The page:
One December night in 2014, a group of wine aficionados congregated in front of Thomas Keller’s famed French Laundry restaurant. They hadn’t called ahead to see if the Yountville, California, institution, which has an infamous, months-long waitlist, could accommodate them. Since it was Christmas night, the restaurant wasn’t even open.
Regardless, the crew got what they came for. They broke in and walked out with over $500,000 worth of wine, including some of the most coveted bottles in the world.
Nearly four years later, investigators have recovered all but a handful of the 110 missing bottles. Earlier this year, the Department of Justice released a statement confirming that two of the thieves—Alfred Georgis and Davis Kiryakoz—also conspired with others to steal and transport fine wines from Alexander’s Steakhouse in Cupertino, California (that theft clocked in at $32,000). Additionally, Kiryakoz admitted that he’d been part of a group that swiped $290,000 worth of wine in 2013, from San Francisco’s Fine Wines International, according to SF Gate. Both men have since been sentenced to time in prison.
That this band of thieves pulled off several large heists is remarkable. The bandits planned sophisticated, well-surveilled thefts—they robbed the French Laundry, for instance, the day after it closed for a months-long renovation. No one was on the premises, so they easily pried open the door, then stepped into the wine cellar. The French Laundry’s state-of-the-art alarm system—which had been deactivated, for once—didn’t stop them either. And not just any thief could have absconded with such valuable booty.
Currently, not much is known about Georgis and Kiryakoz, their relationship, how many others worked with them, or why they chose to target the French Laundry. (Wine thefts at restaurants are relatively rare; thieves prefer warehouses.) According to the Justice Department, Georgis hails from Mountain View, California, and is in his fifties. Kiryakoz, of Modesto, California, is in his mid-forties. What’s clear is that they had insider knowledge and an appreciation of fine wine.
Georgis and Kiryakoz didn’t swipe just any bottles. In the French Laundry’s wine cellar, they beelined for dozens of bottles of the ultra-fine wine made by the Burgundy producer Domaine de la Romanée-Conti (for context, 12 bottles of DRC wine recently sold at auction for roughly $47,650). At Alexander’s, they strategically stole rare bottles of Bordeaux. “They knew exactly what they were going for,” said Maxwell Klassen, the wine director at Alexander’s. “They took the most expensive bottles.”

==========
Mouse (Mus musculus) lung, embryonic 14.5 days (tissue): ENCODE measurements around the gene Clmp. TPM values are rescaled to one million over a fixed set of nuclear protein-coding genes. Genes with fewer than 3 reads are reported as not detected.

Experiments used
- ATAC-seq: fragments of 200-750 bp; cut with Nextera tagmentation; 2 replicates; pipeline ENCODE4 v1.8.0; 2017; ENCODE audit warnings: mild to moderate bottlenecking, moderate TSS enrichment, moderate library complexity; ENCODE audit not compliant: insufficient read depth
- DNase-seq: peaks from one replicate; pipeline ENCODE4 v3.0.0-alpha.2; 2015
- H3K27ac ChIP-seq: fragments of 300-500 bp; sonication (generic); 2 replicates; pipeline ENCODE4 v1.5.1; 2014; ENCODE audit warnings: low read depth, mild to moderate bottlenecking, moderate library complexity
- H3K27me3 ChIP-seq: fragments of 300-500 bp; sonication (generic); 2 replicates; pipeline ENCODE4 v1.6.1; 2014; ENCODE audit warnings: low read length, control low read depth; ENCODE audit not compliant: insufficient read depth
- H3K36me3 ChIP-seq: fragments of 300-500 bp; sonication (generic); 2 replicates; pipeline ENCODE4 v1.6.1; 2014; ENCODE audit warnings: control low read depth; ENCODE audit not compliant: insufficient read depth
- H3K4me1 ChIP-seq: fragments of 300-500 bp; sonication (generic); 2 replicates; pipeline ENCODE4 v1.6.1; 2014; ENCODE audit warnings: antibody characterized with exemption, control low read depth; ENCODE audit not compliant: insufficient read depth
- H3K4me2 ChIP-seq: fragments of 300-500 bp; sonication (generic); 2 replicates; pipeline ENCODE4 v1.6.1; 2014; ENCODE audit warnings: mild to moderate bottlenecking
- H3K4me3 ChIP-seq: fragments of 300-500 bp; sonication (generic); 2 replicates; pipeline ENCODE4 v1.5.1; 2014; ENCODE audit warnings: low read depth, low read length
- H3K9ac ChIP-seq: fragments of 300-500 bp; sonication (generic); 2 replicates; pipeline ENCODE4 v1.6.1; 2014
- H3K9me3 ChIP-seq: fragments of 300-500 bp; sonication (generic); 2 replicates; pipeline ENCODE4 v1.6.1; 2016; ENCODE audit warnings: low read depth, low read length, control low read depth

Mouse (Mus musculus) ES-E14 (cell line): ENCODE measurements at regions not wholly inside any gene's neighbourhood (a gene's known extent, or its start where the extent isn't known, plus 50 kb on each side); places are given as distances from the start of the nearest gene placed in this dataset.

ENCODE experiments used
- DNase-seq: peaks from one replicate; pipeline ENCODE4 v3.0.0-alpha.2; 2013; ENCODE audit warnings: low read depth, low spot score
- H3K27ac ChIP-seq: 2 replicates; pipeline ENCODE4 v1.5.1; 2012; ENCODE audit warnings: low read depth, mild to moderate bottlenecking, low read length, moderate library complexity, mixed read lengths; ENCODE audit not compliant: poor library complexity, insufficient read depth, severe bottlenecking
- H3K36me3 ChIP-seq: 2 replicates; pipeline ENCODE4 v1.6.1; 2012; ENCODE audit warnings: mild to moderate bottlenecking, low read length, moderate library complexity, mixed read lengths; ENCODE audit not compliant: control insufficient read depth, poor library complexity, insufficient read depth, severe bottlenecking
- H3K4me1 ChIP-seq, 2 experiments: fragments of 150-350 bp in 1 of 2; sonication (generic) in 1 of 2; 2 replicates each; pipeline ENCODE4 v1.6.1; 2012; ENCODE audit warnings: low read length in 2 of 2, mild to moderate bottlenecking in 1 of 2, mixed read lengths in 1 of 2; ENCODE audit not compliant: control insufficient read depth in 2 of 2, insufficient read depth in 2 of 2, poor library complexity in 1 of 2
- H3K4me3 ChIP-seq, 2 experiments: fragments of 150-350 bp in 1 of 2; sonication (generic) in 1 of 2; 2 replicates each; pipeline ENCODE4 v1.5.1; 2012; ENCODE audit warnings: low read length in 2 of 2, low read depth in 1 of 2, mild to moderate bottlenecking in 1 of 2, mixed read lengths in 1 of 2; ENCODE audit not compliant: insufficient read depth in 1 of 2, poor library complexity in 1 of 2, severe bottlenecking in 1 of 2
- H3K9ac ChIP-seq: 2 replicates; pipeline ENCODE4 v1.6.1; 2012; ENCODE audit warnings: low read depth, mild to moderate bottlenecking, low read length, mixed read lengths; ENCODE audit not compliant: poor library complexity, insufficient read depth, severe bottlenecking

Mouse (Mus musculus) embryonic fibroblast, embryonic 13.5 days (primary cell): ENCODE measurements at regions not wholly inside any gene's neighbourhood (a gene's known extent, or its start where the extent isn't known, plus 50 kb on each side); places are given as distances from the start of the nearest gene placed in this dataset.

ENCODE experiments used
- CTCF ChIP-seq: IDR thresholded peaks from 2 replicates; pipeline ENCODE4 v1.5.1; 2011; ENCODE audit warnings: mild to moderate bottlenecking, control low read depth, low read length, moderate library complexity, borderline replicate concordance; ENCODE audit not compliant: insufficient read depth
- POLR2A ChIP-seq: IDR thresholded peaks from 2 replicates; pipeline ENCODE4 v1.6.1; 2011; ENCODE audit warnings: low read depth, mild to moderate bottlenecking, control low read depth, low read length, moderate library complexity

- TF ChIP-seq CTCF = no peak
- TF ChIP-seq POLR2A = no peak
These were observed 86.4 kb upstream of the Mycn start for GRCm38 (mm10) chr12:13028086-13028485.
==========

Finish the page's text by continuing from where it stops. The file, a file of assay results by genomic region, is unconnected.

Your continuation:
Pilfering bottles unscathed is the easy part, though. Much like stealing classic artworks such as Edvard Munch’s “The Scream” or Leonardo da Vinci’s “Mona Lisa,” the rarity of stolen bottles makes them both valuable and difficult to re-sell. (Imagine trying to quietly offload a one-of-a-kind item while the small world of people who both appreciate and can afford it is buzzing about the theft.) At the highest levels, buyers are wary of nebulous origin stories, though sometimes a work will change hands between dealers on the black market, then wind up in a private collection. Wine is tougher to trace, though, especially given the propensity of fraud.
Still, the estate that makes DRC—one of the most esteemed wine brands stolen by Georgis and Kiryakoz—only releases between 6,000 and 8,000 cases a year, and has just one gatekeeper who imports it to ultra-exclusive restaurants and locations in the United States. So the appearance of an unknown supplier invites scrutiny.
This dynamic ended up doing these thieves in. In January 2015, the Napa County Sheriff’s office received a call from an attorney in Greensboro, North Carolina. His client was a local buyer, who had unknowingly purchased the stolen wines from a broker he had previously worked with. Due to the press surrounding the French Laundry break-in, and the anomaly of finding a trove of such rare wine, he suspected that the bottles might be stolen.
In North Carolina, authorities confirmed that the bottles had indeed come from the French Laundry thanks to unique serial numbers—which the restaurant had fortunately noted, then provided to the Napa agents. Unfortunately, a comprehensive database of wine serial numbers for individual bottles, which would greatly aid in solving and deterring wine crimes, doesn’t yet exist.
It remains to be seen what role if any Georgis and Kiryakoz had in the wine world before pulling off these heists, along with the identities and fates of their accomplices. Georgis was recently sentenced to 37 months in prison, and Kiryakoz received 15 months in federal prison last year. Wine is likely a sour subject for the two: They’ve been ordered by the court to pay $585,715 each in restitution to victims.
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